‘Big Data’ and the right to human understanding.

One of the fascinating scientific subjects I research is how human understanding comes from narrative. Without getting too technical, narratives about relationships, environments and culture change issues come from people “observing the flows” of the natural processes, the flows by which those changes in our world take place.  The basic starting point, then, is having some way to observe those flows.  No awareness of the flows, *no story*!

This is such an important thing for combating our alienation from the breakdown of traditional cultures, really all around the whole.   It’s quite an unfortunate side effect of the great eruption of wealth in modern times, and the ever more intense global competition fostered by the world economy doing it.   A small part of how it disturbs our ability to tell stories about what’s happening to us in yesterdays post What is a “rights” agenda, with ever increasing inequity?

 

Mining live stories from big data is way to build human understanding

Use maps of natural silos of conversation to find who you need to talk to and how!

I ran across five wonderful examples this week alone, of ways to bridge the enormous cultural and intellectual divides the keep us from arriving at a common understanding of what to do with the earth.     My topic yesterday saw how an economy structured to produce both ever increasing complexity, inequity results in the breakdown of traditional cultures and ways of knowing, a loss of stories for giving our lives meaning.   Learning to see the problems can also be used to find solutions too, of course, the main one here perhaps just learning to see what we’er doing to ourselves.   The thought process leads to seeing what strategies are failing us is not so different from that used for discovering promising new ones.

One identifies where the cultures that guide us lose track of what’s happening to them.   The other discovers exposes the flows of events in a way allowing us to create the new stories that will matter in our lives.   It’s how all human rights are achieved, by recognizing them as the clear story that beings order to a disruptively changing world, recognizing how nature connects the dots, letting us frame not just “good stories” but also “true stories” about finding a sound new path.

The practicalities of recognizing “what’s really happening” so we can use our values to fashion the stories telling us what to do will mostly not need a lot of big words and shiny promises.   You can do it with “big data”, even if today its main use seems to be for controlling personal data to make growing amounts of money from deny people their individuality.  You can also us it to mine the data world to pick up clear signs of whole new cultures emerging you’d otherwise never be aware of, for example.   Having ways of visualizing the eventfulness of change globally, on many dimensions, would be a very *different* kind of “news feed”, a true globally holistic “news feed”.

Every community could study the eventful flows of changing relationships, personal, cultural, economic, ecological, that matter to it, rather than just listen to media largely composed of chattering entertainers and politicians after money and power.   If a way of mining data for signs of events could show people what’s really happening to their world, and that became the the talk of the community, everyone could participate in shaping the news and the new stories about our human rights tell us to do.   It would give the media a real story to cover too.   The practical job to make that possible, though, is more like science than philosophy.     It’s to learn to recognize that eventful change comes from the emergence of new forms of organization, that generally begin with a viral burst of development, that energize whole systems, altering the balance and roles withing their environments, like organisms that growth from a seed to build new natural capital or flame out.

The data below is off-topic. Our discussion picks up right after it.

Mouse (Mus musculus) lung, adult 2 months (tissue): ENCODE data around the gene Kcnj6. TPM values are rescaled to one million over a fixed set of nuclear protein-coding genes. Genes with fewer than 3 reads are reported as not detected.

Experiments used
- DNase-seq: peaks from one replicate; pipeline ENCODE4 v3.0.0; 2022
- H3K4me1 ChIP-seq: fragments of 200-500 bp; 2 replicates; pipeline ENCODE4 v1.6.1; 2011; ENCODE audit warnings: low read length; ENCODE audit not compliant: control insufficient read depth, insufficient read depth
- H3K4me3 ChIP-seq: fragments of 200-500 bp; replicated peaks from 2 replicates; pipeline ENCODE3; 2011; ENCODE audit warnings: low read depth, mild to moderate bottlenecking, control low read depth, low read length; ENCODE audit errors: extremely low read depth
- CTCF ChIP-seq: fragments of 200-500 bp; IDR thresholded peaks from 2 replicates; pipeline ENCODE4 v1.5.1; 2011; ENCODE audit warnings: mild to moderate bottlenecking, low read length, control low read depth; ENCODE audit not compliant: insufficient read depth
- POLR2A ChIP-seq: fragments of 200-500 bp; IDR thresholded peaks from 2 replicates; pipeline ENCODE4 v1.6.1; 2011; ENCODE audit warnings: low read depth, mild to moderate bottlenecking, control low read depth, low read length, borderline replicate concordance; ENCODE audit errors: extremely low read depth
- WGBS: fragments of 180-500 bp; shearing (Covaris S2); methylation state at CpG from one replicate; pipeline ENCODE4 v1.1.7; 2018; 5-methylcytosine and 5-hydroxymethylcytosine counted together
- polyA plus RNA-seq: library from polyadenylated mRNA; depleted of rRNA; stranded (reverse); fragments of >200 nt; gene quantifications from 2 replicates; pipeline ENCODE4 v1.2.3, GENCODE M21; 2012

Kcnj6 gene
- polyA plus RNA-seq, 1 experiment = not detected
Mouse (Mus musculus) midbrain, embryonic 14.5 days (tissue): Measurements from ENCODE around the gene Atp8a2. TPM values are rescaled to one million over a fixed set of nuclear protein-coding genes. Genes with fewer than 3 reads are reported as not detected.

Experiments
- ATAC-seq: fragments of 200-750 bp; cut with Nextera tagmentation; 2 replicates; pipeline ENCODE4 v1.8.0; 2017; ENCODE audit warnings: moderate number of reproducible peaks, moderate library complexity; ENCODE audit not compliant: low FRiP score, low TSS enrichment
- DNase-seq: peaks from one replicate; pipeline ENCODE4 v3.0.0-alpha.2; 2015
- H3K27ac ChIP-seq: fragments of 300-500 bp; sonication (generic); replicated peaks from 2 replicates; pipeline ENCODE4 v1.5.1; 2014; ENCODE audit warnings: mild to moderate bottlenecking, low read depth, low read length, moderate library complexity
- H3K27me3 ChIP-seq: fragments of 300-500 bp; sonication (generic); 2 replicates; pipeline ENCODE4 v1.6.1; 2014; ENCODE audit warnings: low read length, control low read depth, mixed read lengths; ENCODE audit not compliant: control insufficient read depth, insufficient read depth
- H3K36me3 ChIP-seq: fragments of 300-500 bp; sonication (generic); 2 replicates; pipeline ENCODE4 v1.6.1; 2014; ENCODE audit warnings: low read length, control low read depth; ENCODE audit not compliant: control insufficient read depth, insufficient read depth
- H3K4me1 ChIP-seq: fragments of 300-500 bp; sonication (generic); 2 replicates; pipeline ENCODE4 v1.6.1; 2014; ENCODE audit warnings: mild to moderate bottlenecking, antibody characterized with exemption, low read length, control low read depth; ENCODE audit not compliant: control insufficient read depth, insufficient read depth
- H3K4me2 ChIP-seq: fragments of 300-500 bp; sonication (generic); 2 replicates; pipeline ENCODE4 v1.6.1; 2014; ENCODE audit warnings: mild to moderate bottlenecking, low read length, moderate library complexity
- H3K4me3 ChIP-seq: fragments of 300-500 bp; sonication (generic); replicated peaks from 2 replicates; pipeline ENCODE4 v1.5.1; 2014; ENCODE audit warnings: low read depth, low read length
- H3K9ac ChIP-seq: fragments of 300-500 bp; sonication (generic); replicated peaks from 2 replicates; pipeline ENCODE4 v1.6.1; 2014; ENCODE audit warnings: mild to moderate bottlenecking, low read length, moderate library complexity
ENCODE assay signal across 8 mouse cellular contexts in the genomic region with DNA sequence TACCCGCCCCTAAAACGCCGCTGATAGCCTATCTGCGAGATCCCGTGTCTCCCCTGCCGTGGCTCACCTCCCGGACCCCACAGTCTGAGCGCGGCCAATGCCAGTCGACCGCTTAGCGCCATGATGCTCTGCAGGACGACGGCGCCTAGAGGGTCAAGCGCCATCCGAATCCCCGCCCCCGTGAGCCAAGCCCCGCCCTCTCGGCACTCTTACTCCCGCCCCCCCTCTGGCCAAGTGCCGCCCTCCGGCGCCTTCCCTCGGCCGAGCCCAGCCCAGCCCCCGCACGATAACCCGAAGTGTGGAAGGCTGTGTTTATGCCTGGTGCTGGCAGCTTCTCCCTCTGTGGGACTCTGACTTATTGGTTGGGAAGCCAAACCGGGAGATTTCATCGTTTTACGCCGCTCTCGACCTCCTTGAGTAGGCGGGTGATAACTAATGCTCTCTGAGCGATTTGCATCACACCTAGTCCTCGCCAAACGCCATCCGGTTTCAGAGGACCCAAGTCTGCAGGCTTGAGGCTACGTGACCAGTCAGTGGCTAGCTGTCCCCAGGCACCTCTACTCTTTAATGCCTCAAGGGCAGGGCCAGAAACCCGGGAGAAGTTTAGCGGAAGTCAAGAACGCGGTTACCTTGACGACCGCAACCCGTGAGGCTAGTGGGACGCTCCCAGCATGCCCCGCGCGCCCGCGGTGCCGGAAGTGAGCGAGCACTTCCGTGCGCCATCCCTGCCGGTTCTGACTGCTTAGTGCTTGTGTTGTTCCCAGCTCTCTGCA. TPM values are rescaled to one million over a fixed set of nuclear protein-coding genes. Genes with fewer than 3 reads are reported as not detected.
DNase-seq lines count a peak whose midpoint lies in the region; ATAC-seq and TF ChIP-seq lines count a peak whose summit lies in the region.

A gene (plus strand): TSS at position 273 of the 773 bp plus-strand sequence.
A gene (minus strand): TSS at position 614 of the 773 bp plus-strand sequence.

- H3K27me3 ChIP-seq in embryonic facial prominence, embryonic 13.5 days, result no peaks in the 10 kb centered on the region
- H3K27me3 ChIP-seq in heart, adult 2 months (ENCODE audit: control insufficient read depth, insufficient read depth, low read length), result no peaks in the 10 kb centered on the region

Shown as the general stages of growth for a new form of organization, from novelty to maturity

Examples

1. –  Changes in Word Use – I am not an expert in semantic analysis, fundamental changes in word use, particularly if following a clear developmental pattern generally do indicate a change in the world of people and their way of speaking about it.    Developmental changes in word usage expose important cultural experiences of the people writing the text.   I’ve used comparisons of the Google histories of word frequencies obtained from scanned libraries of books, their “Ngram” tool. I’ve also used the histories of word use in magazines, newspapers and even Google Scholar, such as to identify

Along with the various other “story mining” methods discussed in the introduction to my scientific method for mining the stories of natural change processes, and method of interpreting them:

Learning to read the eventfulness of our world  –  People who have some personal experience with the environments in which these explosive changes took place, as eruptions of new organization for those worlds,  these documented records of the shapes of their stages of growth provide rich reminders and new challenges to imaging what was really going on to produce the new environments the created.

Papers on “General Systems”(yellow), Papers and Citations for “General Systems Theory” (black & pink)